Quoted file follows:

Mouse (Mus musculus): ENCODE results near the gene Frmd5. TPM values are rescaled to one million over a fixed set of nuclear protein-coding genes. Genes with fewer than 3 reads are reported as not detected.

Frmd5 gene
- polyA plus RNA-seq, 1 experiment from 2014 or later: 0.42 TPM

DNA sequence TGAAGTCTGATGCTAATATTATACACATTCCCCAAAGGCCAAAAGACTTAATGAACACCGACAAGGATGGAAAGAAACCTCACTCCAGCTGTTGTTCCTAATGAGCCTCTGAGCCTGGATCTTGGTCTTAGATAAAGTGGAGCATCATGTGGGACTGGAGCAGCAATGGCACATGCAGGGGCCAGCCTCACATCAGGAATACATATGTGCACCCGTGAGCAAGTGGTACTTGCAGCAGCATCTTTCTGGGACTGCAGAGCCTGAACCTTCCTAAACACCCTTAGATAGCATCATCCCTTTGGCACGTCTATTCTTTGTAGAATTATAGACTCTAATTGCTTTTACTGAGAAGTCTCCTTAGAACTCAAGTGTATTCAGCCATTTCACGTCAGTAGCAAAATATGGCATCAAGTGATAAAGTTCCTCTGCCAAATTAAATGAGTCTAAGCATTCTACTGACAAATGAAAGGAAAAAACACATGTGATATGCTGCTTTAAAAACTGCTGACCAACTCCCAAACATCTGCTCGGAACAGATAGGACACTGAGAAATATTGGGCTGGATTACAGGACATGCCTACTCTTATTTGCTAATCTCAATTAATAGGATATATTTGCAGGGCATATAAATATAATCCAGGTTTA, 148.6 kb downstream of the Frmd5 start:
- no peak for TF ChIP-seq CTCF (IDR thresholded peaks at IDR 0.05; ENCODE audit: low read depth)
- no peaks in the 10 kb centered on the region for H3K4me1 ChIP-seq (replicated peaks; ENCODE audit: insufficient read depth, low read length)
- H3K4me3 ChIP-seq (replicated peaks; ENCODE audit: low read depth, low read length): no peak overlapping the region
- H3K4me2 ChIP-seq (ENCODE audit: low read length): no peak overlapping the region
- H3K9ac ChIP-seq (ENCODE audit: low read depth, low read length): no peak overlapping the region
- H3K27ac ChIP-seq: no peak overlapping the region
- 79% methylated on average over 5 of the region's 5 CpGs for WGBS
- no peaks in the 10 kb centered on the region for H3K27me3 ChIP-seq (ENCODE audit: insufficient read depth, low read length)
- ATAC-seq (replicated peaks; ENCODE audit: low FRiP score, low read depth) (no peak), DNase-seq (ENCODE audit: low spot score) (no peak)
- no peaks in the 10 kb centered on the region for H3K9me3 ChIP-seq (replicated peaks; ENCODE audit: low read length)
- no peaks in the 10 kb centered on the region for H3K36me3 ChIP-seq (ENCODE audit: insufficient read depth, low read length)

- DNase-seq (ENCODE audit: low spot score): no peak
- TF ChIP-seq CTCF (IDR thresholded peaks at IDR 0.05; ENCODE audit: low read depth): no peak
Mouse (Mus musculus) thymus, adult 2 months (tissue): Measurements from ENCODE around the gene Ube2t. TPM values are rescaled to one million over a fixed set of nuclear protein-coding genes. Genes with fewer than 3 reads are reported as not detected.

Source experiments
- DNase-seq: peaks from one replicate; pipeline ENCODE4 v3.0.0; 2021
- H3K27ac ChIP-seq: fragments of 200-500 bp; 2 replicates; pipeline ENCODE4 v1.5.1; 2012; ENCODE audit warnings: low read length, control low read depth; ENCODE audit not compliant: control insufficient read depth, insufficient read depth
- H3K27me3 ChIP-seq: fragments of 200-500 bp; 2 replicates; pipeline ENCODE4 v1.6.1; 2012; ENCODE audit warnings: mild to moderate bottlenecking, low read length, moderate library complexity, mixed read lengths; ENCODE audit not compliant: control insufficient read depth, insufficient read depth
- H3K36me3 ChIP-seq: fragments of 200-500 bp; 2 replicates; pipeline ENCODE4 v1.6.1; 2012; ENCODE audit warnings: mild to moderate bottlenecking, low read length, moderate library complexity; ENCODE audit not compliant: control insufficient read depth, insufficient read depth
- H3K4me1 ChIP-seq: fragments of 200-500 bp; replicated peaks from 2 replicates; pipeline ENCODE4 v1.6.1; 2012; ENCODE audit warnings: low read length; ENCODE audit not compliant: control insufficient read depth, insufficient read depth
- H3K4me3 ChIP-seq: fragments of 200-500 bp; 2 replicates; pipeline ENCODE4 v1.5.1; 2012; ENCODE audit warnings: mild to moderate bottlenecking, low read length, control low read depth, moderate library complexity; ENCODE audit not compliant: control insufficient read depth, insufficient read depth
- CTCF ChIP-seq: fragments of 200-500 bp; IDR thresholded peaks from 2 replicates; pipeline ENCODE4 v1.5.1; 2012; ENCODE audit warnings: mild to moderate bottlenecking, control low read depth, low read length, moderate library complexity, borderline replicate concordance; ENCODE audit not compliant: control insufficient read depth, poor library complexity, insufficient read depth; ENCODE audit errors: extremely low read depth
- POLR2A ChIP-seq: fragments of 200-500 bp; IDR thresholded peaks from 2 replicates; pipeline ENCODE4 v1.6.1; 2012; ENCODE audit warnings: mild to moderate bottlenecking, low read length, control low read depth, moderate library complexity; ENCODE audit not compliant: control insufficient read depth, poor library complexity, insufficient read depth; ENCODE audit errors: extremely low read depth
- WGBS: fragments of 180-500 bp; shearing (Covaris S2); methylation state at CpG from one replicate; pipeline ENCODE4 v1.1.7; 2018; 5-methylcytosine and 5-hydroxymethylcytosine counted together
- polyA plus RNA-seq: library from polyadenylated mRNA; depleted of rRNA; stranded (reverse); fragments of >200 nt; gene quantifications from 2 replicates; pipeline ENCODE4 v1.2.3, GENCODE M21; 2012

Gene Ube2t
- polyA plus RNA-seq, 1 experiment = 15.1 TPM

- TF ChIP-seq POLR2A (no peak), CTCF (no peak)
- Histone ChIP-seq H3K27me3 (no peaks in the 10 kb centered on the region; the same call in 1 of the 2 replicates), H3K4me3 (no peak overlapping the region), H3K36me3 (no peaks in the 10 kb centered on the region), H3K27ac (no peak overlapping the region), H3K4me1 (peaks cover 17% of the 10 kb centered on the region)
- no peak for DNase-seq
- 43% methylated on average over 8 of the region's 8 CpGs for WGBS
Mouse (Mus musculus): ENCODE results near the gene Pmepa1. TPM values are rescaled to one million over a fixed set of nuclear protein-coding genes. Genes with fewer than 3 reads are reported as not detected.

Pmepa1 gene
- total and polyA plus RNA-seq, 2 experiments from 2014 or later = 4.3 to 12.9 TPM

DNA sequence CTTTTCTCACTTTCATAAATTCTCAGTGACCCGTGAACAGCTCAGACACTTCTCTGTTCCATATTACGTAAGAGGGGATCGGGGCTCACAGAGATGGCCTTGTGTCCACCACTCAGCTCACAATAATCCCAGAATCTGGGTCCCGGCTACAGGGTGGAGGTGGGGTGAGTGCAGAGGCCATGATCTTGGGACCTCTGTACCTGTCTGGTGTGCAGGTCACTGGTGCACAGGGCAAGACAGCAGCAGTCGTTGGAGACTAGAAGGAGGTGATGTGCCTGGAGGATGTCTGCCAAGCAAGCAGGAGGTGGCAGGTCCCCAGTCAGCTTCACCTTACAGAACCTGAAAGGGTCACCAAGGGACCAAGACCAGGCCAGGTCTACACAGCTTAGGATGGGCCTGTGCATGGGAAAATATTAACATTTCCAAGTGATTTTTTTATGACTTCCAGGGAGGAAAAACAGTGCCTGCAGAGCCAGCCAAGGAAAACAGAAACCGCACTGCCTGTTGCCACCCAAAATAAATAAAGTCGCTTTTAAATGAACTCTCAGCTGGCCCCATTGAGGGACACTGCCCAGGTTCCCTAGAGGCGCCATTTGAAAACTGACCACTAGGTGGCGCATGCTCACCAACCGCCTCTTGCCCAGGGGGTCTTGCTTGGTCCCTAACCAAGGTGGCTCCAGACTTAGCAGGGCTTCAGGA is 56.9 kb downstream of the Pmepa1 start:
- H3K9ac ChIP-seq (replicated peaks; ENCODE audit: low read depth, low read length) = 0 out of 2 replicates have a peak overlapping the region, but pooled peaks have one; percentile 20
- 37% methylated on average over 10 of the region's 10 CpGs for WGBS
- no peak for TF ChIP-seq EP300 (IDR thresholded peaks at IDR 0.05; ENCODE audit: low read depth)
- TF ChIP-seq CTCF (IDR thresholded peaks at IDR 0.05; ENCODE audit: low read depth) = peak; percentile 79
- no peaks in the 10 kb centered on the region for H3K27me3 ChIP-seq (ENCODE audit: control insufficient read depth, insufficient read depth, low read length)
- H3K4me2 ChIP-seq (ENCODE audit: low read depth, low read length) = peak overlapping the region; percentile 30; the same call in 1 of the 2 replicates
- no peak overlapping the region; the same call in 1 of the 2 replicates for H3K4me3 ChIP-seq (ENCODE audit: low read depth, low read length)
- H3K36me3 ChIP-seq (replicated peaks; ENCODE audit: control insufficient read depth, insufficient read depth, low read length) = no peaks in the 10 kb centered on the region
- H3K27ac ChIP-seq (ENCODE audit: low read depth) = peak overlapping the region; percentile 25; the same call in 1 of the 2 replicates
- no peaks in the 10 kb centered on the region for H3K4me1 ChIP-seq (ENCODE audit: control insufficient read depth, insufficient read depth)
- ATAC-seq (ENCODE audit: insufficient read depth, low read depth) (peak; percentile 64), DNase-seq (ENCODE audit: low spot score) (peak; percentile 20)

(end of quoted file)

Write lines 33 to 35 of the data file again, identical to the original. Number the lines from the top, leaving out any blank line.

- Histone ChIP-seq H3K27me3 (no peaks in the 10 kb centered on the region; the same call in 1 of the 2 replicates), H3K4me3 (no peak overlapping the region), H3K36me3 (no peaks in the 10 kb centered on the region), H3K27ac (no peak overlapping the region), H3K4me1 (peaks cover 17% of the 10 kb centered on the region)
- no peak for DNase-seq
- 43% methylated on average over 8 of the region's 8 CpGs for WGBS